I have an ex-relative who is bipolar and – in the time honored tradition of many bipolars – about every two or three years he decides to stop taking his medications and blow up his life.
After a certain amount of sleep deprivation during the manic phases he’d start making statements like, “A coven of witches is sending energy beams at my head.” And, because of my belief systems, I’d have to actually stop and wonder, “Well . . . IS a coven of witches sending energy beams at his head?” And, no, they weren’t, probably because he was an obnoxious, shallow, self-centered twit and why bother to curse someone when they’re doing such a good job of it themselves?
It did start me thinking, though, about so many of the things that we take for granted in New Age terminology, things which would have been considered totally loony tunes about 75 years ago.
Auras. Energy fields. Spirit Guides. Telepathic communication. Totem animals. Chakras. These are all so commonplace and accepted today that you can actually go into your therapist’s office and discuss them with him or her. Perhaps they’ll even recommend a therapeutic massage to clear a blocked second chakra.
It was a far different story in the 1950s, though. If you told a psychologist that you saw glowing auras around people, or that you were receiving guidance from invisible entities from another dimension, or that particular animals communicate with you telepathically, you’d be on your way to the nearest locked psych ward. And there you would be rewarded for your beliefs with electroshock therapy or insulin shock or even a lobotomy if you continued to cling to your, “delusions.”
It actually makes me wonder if some of the mental patients back then were simply experiencing phenomena that our society had no explanation for or grasp of at the time. Maybe they WERE talking with angels. Who knows?
A few advanced thinkers such as Scottish psychiatrist R.D. Laing emerged in the 1960s and suggested that perhaps schizophrenics were actually experiencing EXACTLY what they were reporting and the best, “treatment,” was to just care for them and let them heal on their own. For the most part, though, if you held New Age beliefs in the 1950s or the early 60s, you were MAD, darling. Quite, quite mad.
The Moon is the Tarot card that has traditionally represented psychosis and delusion. The light in the card is murky and objects are out of focus and ill defined. A crustacean crawls out of the still pool of the unconscious while a dog and a wolf bay at the glowing orb overhead. A rope on the ground might be mistaken for a snake, a dark bush for a lurking beast. The lines of reality are blurred and indistinct.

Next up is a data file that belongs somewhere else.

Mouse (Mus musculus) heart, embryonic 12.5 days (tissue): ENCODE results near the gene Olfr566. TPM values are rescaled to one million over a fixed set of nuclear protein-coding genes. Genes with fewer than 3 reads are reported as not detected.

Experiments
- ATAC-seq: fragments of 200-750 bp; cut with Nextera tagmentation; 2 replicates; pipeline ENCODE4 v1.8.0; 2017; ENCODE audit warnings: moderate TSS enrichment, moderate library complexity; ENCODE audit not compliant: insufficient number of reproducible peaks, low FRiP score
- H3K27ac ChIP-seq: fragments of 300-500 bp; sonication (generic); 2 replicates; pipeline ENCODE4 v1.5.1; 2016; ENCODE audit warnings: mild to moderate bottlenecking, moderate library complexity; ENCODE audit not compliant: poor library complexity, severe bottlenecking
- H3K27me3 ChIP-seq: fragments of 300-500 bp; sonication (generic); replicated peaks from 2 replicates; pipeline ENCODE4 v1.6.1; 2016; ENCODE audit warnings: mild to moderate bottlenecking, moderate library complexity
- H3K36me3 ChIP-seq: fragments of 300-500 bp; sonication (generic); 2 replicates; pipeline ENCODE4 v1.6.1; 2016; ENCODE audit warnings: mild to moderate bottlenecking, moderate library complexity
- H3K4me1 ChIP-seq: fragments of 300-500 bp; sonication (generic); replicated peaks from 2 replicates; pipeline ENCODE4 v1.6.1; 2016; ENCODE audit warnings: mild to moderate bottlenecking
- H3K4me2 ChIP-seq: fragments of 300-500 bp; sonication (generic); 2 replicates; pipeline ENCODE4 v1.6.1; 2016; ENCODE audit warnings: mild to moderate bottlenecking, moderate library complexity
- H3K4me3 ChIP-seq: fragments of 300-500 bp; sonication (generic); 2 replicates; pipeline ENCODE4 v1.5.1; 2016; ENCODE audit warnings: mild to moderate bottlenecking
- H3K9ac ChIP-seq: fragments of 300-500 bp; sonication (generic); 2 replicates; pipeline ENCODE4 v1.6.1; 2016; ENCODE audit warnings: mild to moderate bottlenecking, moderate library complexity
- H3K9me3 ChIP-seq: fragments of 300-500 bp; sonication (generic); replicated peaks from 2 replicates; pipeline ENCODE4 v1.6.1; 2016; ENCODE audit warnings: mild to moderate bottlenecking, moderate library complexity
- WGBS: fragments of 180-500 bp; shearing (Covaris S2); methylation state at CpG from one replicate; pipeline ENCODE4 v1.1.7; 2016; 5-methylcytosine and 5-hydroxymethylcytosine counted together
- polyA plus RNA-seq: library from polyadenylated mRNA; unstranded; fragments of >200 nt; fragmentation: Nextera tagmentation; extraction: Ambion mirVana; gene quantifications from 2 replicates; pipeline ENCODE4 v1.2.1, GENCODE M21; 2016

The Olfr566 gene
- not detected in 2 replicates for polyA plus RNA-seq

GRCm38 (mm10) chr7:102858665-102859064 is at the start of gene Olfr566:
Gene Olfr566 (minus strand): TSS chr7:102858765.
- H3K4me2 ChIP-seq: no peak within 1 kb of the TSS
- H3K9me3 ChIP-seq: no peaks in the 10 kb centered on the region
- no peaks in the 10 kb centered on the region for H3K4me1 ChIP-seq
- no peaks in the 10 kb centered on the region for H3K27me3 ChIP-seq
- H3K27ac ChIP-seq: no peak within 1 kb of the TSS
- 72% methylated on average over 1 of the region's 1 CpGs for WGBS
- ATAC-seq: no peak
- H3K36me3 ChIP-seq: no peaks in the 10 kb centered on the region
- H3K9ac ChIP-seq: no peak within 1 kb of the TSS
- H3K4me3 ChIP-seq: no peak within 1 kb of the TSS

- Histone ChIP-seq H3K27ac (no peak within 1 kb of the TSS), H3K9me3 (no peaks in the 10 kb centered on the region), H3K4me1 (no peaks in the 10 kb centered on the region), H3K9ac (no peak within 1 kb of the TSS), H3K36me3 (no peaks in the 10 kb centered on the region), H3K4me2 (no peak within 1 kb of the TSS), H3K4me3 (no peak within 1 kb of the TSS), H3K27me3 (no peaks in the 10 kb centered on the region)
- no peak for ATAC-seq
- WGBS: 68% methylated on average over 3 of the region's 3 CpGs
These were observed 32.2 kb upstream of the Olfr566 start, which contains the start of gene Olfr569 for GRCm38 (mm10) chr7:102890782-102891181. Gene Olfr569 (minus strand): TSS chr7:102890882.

That may well have been the way that a person who was channeling or highly sensitive to psychic phenomenon would have experienced the world in the 1950s. So what happened between then and the emergence of New Age philosophy in the 1970s?
Well, the 1960s happened, obviously. A fairly substantial number of people took a fairly substantial amount of psychedelic drugs and began to view the world and life as magical rather than mundane. There was a reemergence of occultism, Tarot cards became commonplace in any hippie household, and people began to talk a lot about astral travel and, “vibrations,” of energy (“I’m picking up bad vibes, man.”)
I think one of the most defining moments, though, was the publication of, “The Teachings of Don Juan,” by Carlos Castaneda in 1968. A new term entered the common lexicon: “nonordinary reality.”
As Castaneda employed it, it was used to describe the three worlds that shamans pass through on their journeys, but it fit so perfectly with all of the spiritual views that were emerging in the 1970s.
There was suddenly an acceptance that there isn’t just one consensually shared reality. That there can be many, many different realities and they can ALL be just as true and just as valid as the, “reality,” that most people cling to.
Today we recognize the sacred connection that The Moon has with the human body and mind. We watch Her cycles, draw down Her energy, and gather together to celebrate when She’s at her zenith. The,”lunacy,” of the past has become the sanctified vision of the present.
We can finally share those, “nonordinary realities,” with each other and continue to grow and evolve spiritually through that shared knowledge. How sweet is that?
“I’ll let you be in my dream if I can be in yours.” – Bob Dylan